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Trademark closes on 63-acre Waterside site in Fort Worth

Construction begins Oct. 20 on the development, to be anchored by a Whole Foods Market.

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UPDATE: $215M hotel, indoor ski project planned for Grand Prairie

Officials in Grand Prairie are expected later today to announce a $215 million project that will include a Hard Rock Hotel and an indoor ski facility.

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Two Fort Worth council members propose temporary single-family moratorium around TCU

The moratorium would apply to new permits for single-family homes around TCU, and give the city time to figure out what to do with a controversial proposed overlay in several neighborhoods around the university.

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Fresh Ebola fears hit airline stocks

DALLAS (AP) — News that a nurse diagnosed with Ebola flew on a plane full of passengers raised fear among airline investors that the scare over the virus could cause travelers to avoid flying.

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Landscape architect behind several TCU landmarks acquired

The Dallas design firm behind several Texas Christian University projects, as well as Globe Life Park in Arlington and AT&T Stadium, has been acquired by Rvi Planning + Landscape Architecture.

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Solving problems in schools: Bring community in, leader says in Fort Worth

By Scott Nishimura
snishimura@bizpress.net

The U.S. must reverse its school dropout problem, “or we will longer be a great nation,” the founder of the 30-year-old Communities in Schools program said Thursday in Fort Worth.

Bringing the community into schools and establishing relationships with students is critical, Bill Milliken, who today is vice chair of the Arlington, Va.-based nonprofit, said during an appearance at Communities in Schools Greater Tarrant County lunch at the Petroleum Club.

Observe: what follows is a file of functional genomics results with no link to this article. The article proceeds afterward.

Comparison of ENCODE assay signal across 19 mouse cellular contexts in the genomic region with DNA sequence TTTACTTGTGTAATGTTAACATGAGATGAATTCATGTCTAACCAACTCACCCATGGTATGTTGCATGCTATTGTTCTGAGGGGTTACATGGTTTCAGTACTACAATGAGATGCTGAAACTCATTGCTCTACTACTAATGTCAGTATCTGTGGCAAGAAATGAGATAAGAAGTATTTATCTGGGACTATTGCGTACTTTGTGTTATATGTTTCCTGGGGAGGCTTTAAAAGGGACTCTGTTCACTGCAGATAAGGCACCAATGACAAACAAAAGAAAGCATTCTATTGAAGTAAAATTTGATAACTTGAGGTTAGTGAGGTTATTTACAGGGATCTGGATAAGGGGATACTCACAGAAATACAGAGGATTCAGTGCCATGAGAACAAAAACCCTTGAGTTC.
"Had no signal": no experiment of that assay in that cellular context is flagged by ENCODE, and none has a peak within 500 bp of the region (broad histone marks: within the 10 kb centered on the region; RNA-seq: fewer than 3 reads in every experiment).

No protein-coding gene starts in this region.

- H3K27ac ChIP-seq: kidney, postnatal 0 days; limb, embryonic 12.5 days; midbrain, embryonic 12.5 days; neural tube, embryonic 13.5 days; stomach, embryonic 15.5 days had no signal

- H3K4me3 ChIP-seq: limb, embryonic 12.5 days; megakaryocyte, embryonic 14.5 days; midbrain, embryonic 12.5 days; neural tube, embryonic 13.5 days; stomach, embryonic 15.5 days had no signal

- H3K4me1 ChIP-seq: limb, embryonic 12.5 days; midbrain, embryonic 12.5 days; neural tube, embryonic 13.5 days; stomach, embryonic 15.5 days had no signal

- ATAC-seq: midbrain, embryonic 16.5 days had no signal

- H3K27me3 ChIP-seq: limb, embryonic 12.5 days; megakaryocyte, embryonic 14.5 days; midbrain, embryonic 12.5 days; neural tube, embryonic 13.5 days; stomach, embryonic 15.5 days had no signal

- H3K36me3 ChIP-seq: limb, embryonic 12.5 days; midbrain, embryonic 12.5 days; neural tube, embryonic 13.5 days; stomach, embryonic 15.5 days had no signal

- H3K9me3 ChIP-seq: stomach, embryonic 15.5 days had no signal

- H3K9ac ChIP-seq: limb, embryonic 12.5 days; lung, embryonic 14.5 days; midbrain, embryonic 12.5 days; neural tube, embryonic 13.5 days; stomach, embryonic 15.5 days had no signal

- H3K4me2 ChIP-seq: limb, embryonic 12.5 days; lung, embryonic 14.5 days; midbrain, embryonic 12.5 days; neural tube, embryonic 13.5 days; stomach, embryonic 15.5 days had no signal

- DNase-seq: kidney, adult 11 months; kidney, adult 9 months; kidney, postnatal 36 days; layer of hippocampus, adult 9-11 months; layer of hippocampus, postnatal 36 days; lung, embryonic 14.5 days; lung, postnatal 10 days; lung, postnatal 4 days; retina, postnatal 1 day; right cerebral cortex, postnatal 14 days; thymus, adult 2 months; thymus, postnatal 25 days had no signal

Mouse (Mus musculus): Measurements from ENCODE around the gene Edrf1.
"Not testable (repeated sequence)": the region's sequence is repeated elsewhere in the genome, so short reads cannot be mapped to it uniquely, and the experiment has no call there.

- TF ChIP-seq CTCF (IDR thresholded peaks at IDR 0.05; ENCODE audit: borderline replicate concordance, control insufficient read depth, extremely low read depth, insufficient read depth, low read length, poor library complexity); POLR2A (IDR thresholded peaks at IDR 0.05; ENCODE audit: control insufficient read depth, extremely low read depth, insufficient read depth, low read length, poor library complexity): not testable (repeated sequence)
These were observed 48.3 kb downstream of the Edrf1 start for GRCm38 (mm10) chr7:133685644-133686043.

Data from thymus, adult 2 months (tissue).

“It’s relationships that change people, not programs,” Milliken said. “Quit asking which programs change people’s lives, because there aren’t any.”

Communities in Schools sends social workers into schools to work one-on-one with at-risk youth in intensive case management.

In Tarrant County last year, the nonprofit served 24,758 students in 39 schools.Of those, 70 percent improved their grades, 82 percent, attendance, 92 percent, behavior, and 91 percent, promotion to the next grade, Communities in Schools said. Ninety seven percent of high school seniors graduated.

“There’s no secret,” Stuart Murff, president of the one-year-old Communities in Schools Foundation of Greater Tarrant County that benefits the local CIS nonprofit, said.

“It’s hiring these people that have the desire and the will to make very little money and spend their days with children that are in crisis.”

The Tarrant County nonprofit has 46 social workers today.

The foundation, established by a gift from businessman James Webb in honor of his late wife, has $500,000 today. One donor pledged to match every gift, dollar for dollar, made at Thursday's luncheon.

“We’d like for it to be about a million this time next year,” Murff said in an interview.

One beneficiary of the program, an Azle sixth grader named Theron Bowman, spoke to the lunch group about his experience in the program.

Diagnosed with chronic medical problems in infancy, Theron said before the lunch that he internalized his problems and would “go off.”

“He didn’t want to explain to anyone he was sick,” his mother, Cansas Sorrett, said. “He would get frustrated and kind of lash out.”

Theron started working with a social worker through Communities in Schools in the fourth grade, and today, he’s on the honor roll at Hoover Elementary School in Azle.

One of the pieces of advice his social worker gave him when he became angry: “They would just tell me to breathe,” Theron, 12, says.

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